The problem today would not be Elemak, not really. The problem would be the diggers. Shedemei could easily stop Elemak and his few human followers. But there was no way she could seek out and block all of Fusum's soldiers, and they were the ones who would do the killing if they reached the Nafari while they were traveling, encumbered as they were by children and infants, by supplies and flocks and herds.

So whatever Shedemei did, she would have to persuade the diggers that they must wait; if the diggers did not go, then Elemak would also have to wait.

Thus it was that Shedemei walked through the village, paying no attention to the shouting as Elemak, Mebbekew, and Protchnu searching all the houses, ransacked them, really, screaming to each other about the betrayal, about all those who had gone. Mebbekew saw her and called out to her, then went howling off to find Elemak, crying out that Shedemei had stayed, Shedemei couldn't leave the ship after all. "We have the laboratories! We have the computers! We have the Oversoul!" Time enough to disabuse him of this delusion later.

She made her way to where the digger watchmen were conferring in terror, wondering what would happen to them when Fusum learned that somehow they had all slept through the night, seeing nothing, hearing nothing, as most of the humans slipped away. "Fusum will kill you," she said in her halting digger language.

They answered her in human speech, for which she was grateful. "What can we do? What happened to us? Someone poisoned us!"

"It was the Keeper of Earth," she said. "The Keeper of Earth has rejected you, because a murderer rules over you. You have chosen a murderer to be your blood king and your war king." Then, with some effort, she made her skin begin to glow. "Did you think that when Fusum desecrated the statue of the Untouched God, it would go unnoticed?"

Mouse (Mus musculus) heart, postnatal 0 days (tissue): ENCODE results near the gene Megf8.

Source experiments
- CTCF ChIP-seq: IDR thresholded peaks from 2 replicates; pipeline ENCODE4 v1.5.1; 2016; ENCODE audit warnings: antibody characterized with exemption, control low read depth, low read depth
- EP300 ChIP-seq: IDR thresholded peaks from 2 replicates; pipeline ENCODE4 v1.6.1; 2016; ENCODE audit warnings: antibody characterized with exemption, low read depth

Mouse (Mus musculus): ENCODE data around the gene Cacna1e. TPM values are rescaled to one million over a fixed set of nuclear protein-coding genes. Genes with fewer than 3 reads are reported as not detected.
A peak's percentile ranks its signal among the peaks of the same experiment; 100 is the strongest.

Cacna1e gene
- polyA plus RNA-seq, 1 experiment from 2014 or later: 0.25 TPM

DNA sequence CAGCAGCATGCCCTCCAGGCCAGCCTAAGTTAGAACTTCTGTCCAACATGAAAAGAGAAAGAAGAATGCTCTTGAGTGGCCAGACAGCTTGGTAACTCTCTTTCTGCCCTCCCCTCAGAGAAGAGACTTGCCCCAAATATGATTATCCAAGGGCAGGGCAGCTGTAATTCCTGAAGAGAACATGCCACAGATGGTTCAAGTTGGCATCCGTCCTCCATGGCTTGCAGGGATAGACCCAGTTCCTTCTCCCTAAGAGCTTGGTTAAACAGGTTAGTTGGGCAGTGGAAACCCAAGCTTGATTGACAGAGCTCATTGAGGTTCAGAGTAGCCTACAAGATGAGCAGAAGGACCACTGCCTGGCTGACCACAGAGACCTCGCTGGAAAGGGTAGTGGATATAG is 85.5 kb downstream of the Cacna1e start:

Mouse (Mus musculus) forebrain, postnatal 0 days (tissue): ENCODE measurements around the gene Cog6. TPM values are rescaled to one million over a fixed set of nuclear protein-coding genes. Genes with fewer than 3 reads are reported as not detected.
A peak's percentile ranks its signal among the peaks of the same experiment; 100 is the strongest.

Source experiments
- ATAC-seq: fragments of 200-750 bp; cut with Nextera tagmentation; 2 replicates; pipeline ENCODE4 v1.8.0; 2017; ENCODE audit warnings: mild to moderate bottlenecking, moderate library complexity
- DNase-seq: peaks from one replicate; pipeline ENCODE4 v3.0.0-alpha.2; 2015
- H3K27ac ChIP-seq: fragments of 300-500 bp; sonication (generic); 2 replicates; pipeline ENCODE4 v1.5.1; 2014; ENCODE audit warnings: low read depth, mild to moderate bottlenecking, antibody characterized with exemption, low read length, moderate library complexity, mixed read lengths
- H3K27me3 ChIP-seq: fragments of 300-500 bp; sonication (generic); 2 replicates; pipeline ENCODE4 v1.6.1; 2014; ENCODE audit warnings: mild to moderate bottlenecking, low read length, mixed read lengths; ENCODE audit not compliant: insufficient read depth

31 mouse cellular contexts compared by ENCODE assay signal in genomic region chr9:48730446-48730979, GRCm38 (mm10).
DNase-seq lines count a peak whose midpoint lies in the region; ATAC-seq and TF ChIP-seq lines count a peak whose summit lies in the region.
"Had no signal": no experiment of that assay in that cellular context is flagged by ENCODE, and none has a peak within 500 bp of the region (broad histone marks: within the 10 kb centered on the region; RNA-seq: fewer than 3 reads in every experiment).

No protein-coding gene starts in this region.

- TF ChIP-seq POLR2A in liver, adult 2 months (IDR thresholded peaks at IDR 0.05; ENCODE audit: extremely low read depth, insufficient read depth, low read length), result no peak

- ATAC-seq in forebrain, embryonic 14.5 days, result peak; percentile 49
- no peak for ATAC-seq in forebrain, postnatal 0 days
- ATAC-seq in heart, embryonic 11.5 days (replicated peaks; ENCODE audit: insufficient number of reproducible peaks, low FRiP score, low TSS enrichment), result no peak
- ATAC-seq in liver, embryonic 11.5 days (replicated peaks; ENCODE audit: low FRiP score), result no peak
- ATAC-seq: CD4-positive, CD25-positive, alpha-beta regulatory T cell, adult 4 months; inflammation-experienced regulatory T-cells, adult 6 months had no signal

She hated doing this. It had taken a great deal of effort to break them free of superstition, and here she was rekindling all their old fears and faiths. But how else could she control them, given the few powers that she had?

They were supine before her, offering their underbellies in a gesture of submission.

"I don't want your naked bellies," she said. "Stand like men, for once. If you had stood like men before, the Keeper of Earth would not be so angry with you now."

"What should we do, great one?"

"Bring me the friend-killer, the liar who murdered Nen on the hunt."

The charge was like an electric current suddenly flowing through them. "So it was not the panther! Not the panther!" they said.

"There was a panther," said Shedemei, "but the panther killed a man who had been struck down by a blow from a friend." Even as she said it, she wondered if it was true, and, if it was, how she knew it.

<I'm wondering that myself.> The voice of the Over-soul was clear and strong inside her head.

Could it be true? she asked.

<I watch over the humans. You're the only ones who have been changed to enable you to hear me, and to enable me to touch your mind.>

But we set twelve satellites in orbit, she said. You must be able to see, even if you can't hear their thoughts.

<I've never been programmed to watch animals. >

Furiously Shedemei responded, Well, I program you now to treat diggers and angels as if they were human, too.

<They aren't human, and so I can't regard them that way.>

Then do this, said Shedemei silendy. Remember that because the humans have to live among diggers and angels now, our safety and survival depend on you watching what these sentient aliens do. You must always know.